3. I’m a private pilot, instrument rated – 145 hrs actual IFR single pilot. These days flying as a sport pilot in non-electrical system Taylorcraft. I use an iPad mini strapped to my leg powered by a closed cell battery. iPhone backup. Both with WingX — no failures in several years. Occasionally practice GPS approaches under the hood (with safety pilot) only using the iPad to keep my hand in. Never had a iPad failure in flight or with the X-plane simulator. Hopefully the Pilot’s Bill of Rights 2 will pass and those like me can get back into IFR flying!

  4. I’m 62 flying VFR only with an iPad Air mounted to the extreme left windshield of a C172 and an iPad Mini on the yoke, both of which are linked to a Garmin GDL39 via Bluetooth. In our business, power redundancy is a must. That makes sense in the cockpit as well. So, I fly with two 12000mAh batteries, each at the ready, and plugged into each iPad, but not activated. On a longer cross country trip, as I see the power descending to the 20% mark, I switch over to the backup battery. The system works well. The price of each battery backup is negligible compared to the peace of mind. The GDL39 is plugged into a power outlet on the dash, also with its own battery fully charged as a backup.

  5. I have been flying VFR and IFR in a two seat IFR certified GA aircraft for several years now, and doing so all over the US and western Canada. My primary nav is with a certified and current Garmin 430W, but my source of chart info is a knee mounted iPad mini, with a full size iPad2 as backup. I plug the unit in use into ship’s power and have never had a problem (nor have I had to resort to the backup unit). Before the iPad I had an iFly with VFR and IFR charts, which saved me once when I had an electrical failure in IMC over the mountains. The iFly had enough battery juice in the external backup battery to get me to my destination. There was also just enough A/C power to operate the radio on the Garmin certified WAAS unit, but I had a handheld radio as well.

    In my aircraft, keeping weight down is exceptionally important, and paper charts for long cross-country flights are heavy. Before using the EFB I flew across the US using paper and when I started out, I had 30 pounds of charts and AFDs on board!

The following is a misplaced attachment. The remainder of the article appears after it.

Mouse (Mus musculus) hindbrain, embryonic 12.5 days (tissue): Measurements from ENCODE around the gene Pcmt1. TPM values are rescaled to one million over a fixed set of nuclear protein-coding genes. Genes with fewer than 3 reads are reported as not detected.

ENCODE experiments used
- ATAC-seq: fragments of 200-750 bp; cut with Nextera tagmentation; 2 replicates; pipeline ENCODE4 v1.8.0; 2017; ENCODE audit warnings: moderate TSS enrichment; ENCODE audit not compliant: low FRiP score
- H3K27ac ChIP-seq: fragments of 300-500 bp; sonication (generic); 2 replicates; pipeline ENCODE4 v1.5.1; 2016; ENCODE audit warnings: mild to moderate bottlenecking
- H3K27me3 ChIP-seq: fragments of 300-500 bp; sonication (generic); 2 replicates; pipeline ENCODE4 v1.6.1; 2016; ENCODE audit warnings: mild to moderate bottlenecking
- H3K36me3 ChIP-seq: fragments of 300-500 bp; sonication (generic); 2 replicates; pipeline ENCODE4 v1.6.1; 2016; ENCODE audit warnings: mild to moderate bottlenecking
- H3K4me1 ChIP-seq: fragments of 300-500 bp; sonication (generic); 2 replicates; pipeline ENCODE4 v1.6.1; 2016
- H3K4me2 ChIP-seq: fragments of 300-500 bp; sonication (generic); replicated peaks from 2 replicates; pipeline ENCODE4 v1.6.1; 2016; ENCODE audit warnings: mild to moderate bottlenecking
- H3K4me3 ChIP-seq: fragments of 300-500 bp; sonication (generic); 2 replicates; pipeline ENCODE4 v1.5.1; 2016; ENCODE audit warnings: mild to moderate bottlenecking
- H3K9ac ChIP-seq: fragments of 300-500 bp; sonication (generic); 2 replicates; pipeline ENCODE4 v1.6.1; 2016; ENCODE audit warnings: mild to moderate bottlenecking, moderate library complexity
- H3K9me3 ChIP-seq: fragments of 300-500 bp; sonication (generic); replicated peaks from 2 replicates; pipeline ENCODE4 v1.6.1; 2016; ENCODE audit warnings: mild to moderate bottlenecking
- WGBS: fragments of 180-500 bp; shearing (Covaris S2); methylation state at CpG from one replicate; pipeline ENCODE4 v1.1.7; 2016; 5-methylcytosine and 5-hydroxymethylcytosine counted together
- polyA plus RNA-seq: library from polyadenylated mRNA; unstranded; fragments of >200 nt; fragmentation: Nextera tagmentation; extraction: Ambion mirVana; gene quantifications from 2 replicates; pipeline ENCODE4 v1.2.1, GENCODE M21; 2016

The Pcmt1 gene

It is important to verify that any portable electronic accessory does not interfere with the certified units on board, but before relying on my iPad, I determined that it did not interfere (in VFR of course!), and I have never had a problem in hundreds of hours and thousands of miles of use.

  6. There is another solution to the battery life issue: plug it in. Most airplanes have at least a cigarette-style outlet. Otherwise, plumbing one into the cockpit might be a worthwhile idea.

  7. Many years ago when I was in long haul boating, I would rib the sexton users that they should be using GPS. Their response was: What if you drop that hand held GPS overboard? My response: What if you drop the sexton overboard?

    Today, the answer to that conversation is easy: bring several GPS units and lots of batteries (or keep internal batteries charged).

    Redundancy is good.

    FWIW when I fly hard IFR, I bring a paper plate of destination and alternate. I have yet to use these for anything but scratch paper, but it’s reassuring knowing they are in my flight bag if needed.

    The worse thing that has happened with me & iPad is that it overheated and shutdown on a sunny day because I placed it on top of the glare shield. I know not to do that now.

    Also, how many folks know where the GPS antenna is located on the iPad, or, which side should be up?